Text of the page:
A Conversation for John Titor: a Time Traveller From The Year 2036?

Coming back before you left

Post 1

Xanatic

What's this thing in the entry about a time machine not being able to travel back to before it was created? Doesn't that only apply to wormhole based time travel? Which admittedly he claims to have used. But other types of time travel might not have that constraint.


Coming back before you left

Post 2

Leo


...are there any other known forms of time travel? Tachyons or something?

Actually- using the theory of relativity, if you moved real fast there's no limit to how far back you could zip, is there?


Coming back before you left

Post 3

Xanatic

Well, if you manage to slow down your own time by zipping around in circles everything else will pass by faster. So you could travel into the future that way. Not sure if you could travel back to the past in that same way. That would probably relate to the twin paradox which I still don't understand.


Coming back before you left

Post 4

Leo

I thought that if you move fast enough you go faster than time, and therefore time passes you, and you go back. But I could be wrong.


Coming back before you left

Post 5

Atticus

I'm glad to see this entry recieved this kind of response smiley - smiley. There is an idea that the best way to time travel is not to build time machines, but to create virtual worlds that can be visited.

The notion stems from the fact that those who build computer processors tend to develop processors that are twice as poweful as their predecessors every 18 months or so. Therefore sooner or later they will be able to process limitless amounts of data, which inturn will make it possible to create virtual worlds that are as detailed as real life, to the point that the virtual people who inhabit these worlds will 'think' they are real.

The worrying aspect to this is, due to the number of virtual worlds that would be created and the numbers of virtual people that would inhabit them, statisically there will be more chance of being one of these virtual people than a real person. It has also been suggested that possibly these virtual worlds have already been built and what we accept as reality is just us trapped in a virtual, pc generated world.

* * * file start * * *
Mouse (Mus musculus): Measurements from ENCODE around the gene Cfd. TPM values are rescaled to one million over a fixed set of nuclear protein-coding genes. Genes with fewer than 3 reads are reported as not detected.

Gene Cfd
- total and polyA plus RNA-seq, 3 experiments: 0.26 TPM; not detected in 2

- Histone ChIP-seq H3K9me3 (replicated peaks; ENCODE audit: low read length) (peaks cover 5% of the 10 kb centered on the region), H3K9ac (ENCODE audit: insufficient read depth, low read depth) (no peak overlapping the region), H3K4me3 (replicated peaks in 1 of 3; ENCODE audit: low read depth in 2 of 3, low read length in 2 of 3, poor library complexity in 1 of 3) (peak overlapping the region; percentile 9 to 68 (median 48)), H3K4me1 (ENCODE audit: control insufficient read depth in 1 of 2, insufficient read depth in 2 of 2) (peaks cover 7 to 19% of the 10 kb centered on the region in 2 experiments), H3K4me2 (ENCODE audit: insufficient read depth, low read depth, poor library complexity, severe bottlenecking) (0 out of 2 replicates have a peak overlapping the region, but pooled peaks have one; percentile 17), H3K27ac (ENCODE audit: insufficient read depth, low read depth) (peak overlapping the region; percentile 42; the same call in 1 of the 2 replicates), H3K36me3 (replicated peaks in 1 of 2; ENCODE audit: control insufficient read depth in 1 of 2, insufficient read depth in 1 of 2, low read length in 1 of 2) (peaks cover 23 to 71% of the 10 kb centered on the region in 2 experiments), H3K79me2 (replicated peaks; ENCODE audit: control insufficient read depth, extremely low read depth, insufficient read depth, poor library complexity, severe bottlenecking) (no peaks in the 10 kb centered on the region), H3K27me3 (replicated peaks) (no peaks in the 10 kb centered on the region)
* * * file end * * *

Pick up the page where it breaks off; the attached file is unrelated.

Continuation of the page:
Coming back before you left

Post 6

Xanatic

But that would be no more real time travel than watching a Jane Austen movie.


Coming back before you left

Post 7

Leo

And if people in virtual worlds get to the point where they can create virtual worlds, then the number of worlds is infinite, and my head spins, and quite frankly, I dont beleive it.

But otherwise, its a fun theory.


Coming back before you left

Post 8

Leo

besides, limitless in infinite, and infinity is a very touchy topic.


Coming back before you left

Post 9

E

Very late entry, this subject was the basis of the movie "13th floor" I think it was called, where a virtual reality was created within a computer system, where one of the programmers started to interact as a person in this virtual reality, which was a replica of 'thirties America. At he end of the movie it transpires that the programmers reality is in itself a virtual reality created in a future world.
Titor said our worldline was 2.5% as close to his worldline, but by his intervention at any time this would surely increase from the moment he interacted with anyone, or acted within his past or our worldline, thereby creating another worldline off on its own tangent.


Key: Complain about this post

Coming back before you left

Write an Entry

"The Hitchhiker's Guide to the Galaxy is a wholly remarkable book. It has been compiled and recompiled many times and under many different editorships. It contains contributions from countless numbers of travellers and researchers."

Write an entry
Read more